Well...just about everyone knows more about electricity than I do so, this is just from the little experience I have had re wiring two boats that I have and doing some wiring here and there to add lights, aerator pump etc...
On my bass boat, I have power coming from battery through two 8 gauge wires to my fuse block (with blade type fuses).
The size of your fuse block (how many fuses you have) will depend on how many things you want to bring power to. The size of your fuses will depend on how much amperage these accessories will draw (i.e a bilge pump can draw 15 amps while running lights will draw 5).
So, you have two 8 or 10 gauge wires (size of wire depends on how much power you need to run and the distance of the wire). You can find charts that have standards for different size wire ratings etc... online or library
In this power from battery you will want to have a MAIN FUSE...usually 50 amps. This way, if you have a short at the fuse block, the main fuse will pop, saving a fire, your battery, accessories....
From the battery to main fuse to fuse block. Fuse block on my bass boat is a 8 fuse block. When you buy a fuse block, it will have marked a positive post where you attached the main power from the battery...this will bring power to all the fuses in the block.
When you get the fuse block, you will see where you place the fuses (whether you get the blade type fuse block or the type that takes the glass tube kind). You will also see where you attached the HOT leads (wires) going to whichever accessory.
You still need to GROUND all of this otherwise you will not have a complete circuit.
From the fuse block you will see where a NEGATIVE wire goes and this will eventually go back to the negative side of the battery. (or will join up with the big 8 or 10 gauge wire from the negative side of the battery...black wire).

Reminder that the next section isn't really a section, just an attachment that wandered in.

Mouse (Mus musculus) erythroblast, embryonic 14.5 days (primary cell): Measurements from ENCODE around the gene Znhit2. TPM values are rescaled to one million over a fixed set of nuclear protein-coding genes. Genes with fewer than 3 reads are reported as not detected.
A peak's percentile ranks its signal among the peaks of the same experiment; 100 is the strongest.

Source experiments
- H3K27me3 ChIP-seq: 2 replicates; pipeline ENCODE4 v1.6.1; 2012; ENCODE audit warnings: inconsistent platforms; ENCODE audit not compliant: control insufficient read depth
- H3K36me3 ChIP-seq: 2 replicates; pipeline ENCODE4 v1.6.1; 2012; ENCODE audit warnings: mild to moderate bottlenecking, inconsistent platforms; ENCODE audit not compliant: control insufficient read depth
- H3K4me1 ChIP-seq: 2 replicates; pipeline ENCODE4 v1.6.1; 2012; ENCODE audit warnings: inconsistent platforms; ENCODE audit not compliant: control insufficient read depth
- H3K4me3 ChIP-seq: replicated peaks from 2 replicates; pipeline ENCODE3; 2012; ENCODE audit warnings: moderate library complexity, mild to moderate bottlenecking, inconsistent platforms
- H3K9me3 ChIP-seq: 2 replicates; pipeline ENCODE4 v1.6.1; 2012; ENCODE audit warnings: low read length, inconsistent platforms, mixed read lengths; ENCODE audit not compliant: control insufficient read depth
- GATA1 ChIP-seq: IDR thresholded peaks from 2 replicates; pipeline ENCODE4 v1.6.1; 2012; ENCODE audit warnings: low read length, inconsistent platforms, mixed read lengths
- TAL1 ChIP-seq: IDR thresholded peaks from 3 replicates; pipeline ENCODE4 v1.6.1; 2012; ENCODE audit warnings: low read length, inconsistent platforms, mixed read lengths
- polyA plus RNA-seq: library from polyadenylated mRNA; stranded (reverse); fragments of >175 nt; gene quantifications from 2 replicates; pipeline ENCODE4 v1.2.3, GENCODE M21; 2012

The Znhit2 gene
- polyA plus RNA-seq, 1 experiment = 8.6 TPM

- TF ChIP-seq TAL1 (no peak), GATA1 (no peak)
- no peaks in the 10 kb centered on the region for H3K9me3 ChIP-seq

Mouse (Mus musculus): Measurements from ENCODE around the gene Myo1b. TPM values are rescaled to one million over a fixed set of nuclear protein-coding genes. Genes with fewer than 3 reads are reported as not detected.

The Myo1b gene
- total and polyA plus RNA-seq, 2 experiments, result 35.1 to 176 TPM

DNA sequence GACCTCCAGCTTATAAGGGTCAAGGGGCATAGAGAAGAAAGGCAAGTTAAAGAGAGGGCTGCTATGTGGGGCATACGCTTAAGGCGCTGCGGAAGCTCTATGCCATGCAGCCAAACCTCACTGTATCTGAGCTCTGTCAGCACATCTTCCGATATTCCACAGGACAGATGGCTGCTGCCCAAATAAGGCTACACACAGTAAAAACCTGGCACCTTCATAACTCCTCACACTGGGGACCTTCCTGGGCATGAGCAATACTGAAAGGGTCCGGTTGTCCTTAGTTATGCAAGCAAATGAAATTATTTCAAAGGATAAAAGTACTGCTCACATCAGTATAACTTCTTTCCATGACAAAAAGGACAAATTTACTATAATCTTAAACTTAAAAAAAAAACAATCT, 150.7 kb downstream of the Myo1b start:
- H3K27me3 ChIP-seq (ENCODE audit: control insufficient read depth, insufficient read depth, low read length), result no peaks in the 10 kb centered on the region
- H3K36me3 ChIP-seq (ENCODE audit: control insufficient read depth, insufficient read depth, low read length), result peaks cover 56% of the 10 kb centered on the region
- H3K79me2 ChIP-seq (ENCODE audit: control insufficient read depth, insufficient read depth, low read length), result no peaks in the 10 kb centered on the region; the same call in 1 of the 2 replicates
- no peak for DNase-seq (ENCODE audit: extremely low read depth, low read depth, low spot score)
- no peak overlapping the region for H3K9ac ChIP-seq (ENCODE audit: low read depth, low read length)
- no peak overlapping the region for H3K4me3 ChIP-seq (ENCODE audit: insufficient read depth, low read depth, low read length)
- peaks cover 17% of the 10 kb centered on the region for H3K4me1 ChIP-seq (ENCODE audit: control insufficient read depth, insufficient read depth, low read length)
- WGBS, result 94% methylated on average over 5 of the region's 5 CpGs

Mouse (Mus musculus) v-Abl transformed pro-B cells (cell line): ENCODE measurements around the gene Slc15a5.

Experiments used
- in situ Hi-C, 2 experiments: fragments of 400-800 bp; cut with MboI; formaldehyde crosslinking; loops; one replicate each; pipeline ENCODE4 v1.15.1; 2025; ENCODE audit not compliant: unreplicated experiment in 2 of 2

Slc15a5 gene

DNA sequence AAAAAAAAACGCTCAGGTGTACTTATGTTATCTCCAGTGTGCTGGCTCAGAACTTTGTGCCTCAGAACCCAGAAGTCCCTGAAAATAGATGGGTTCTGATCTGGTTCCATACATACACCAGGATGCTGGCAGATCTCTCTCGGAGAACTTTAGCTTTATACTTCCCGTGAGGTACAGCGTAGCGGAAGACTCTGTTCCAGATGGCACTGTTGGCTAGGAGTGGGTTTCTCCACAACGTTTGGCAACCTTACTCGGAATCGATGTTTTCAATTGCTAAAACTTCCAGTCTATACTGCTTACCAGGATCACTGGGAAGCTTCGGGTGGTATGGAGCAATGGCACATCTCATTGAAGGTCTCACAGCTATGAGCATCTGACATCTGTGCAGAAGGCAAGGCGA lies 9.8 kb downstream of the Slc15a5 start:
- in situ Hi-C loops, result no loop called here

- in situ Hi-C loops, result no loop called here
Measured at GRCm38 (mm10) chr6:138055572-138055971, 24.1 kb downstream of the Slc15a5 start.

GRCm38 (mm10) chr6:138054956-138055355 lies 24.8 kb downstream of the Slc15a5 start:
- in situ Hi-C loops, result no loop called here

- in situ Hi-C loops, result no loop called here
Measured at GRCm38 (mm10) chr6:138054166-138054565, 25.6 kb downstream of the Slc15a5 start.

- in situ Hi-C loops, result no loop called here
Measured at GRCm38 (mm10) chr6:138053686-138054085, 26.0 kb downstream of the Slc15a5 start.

You can ground this in more than one way...just make sure you always have a good ground. A bad ground accounts for almost all of marine electrical problems.
The way I recommend you ground this stuff is have a "grounding board". Not sure if thats the best, or official name for it. It is where you will ground each accessory from the fuse block. This can be done with jumper wires (individual wires for each accessory circuit). This way, each circuit has its own ground....giving everything a good ground and, if you ever have problems you can check your ground for each circuit at this one location.
The negative 8 or 10 gauge wire from the battery will come to this "grounding board", therefore finally grounding everything, completing the circuit.
THis part is confusing to explain and harder to understand. Ill post pictures of what I have in the bass boat